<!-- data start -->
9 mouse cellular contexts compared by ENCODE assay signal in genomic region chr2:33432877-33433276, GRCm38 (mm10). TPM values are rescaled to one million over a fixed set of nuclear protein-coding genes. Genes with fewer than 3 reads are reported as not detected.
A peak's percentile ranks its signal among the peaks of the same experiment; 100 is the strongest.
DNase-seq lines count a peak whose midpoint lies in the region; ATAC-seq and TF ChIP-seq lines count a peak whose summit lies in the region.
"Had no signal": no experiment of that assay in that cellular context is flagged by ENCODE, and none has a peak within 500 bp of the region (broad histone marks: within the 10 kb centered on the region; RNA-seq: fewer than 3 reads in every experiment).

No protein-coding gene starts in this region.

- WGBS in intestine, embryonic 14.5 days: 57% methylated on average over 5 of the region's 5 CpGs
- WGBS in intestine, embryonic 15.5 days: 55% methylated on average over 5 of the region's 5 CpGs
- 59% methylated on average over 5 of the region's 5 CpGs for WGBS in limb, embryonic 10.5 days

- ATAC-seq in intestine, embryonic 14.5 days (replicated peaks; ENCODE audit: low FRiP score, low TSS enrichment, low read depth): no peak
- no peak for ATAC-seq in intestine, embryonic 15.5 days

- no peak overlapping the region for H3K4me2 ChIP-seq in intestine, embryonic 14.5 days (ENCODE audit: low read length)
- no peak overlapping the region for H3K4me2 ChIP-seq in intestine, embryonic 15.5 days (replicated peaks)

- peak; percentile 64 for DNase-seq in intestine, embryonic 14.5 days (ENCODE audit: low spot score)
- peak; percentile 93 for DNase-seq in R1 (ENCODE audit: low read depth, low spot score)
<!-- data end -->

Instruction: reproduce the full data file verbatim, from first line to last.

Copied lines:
9 mouse cellular contexts compared by ENCODE assay signal in genomic region chr2:33432877-33433276, GRCm38 (mm10). TPM values are rescaled to one million over a fixed set of nuclear protein-coding genes. Genes with fewer than 3 reads are reported as not detected.
A peak's percentile ranks its signal among the peaks of the same experiment; 100 is the strongest.
DNase-seq lines count a peak whose midpoint lies in the region; ATAC-seq and TF ChIP-seq lines count a peak whose summit lies in the region.
"Had no signal": no experiment of that assay in that cellular context is flagged by ENCODE, and none has a peak within 500 bp of the region (broad histone marks: within the 10 kb centered on the region; RNA-seq: fewer than 3 reads in every experiment).

No protein-coding gene starts in this region.

- WGBS in intestine, embryonic 14.5 days: 57% methylated on average over 5 of the region's 5 CpGs
- WGBS in intestine, embryonic 15.5 days: 55% methylated on average over 5 of the region's 5 CpGs
- 59% methylated on average over 5 of the region's 5 CpGs for WGBS in limb, embryonic 10.5 days

- ATAC-seq in intestine, embryonic 14.5 days (replicated peaks; ENCODE audit: low FRiP score, low TSS enrichment, low read depth): no peak
- no peak for ATAC-seq in intestine, embryonic 15.5 days

- no peak overlapping the region for H3K4me2 ChIP-seq in intestine, embryonic 14.5 days (ENCODE audit: low read length)
- no peak overlapping the region for H3K4me2 ChIP-seq in intestine, embryonic 15.5 days (replicated peaks)

- peak; percentile 64 for DNase-seq in intestine, embryonic 14.5 days (ENCODE audit: low spot score)
- peak; percentile 93 for DNase-seq in R1 (ENCODE audit: low read depth, low spot score)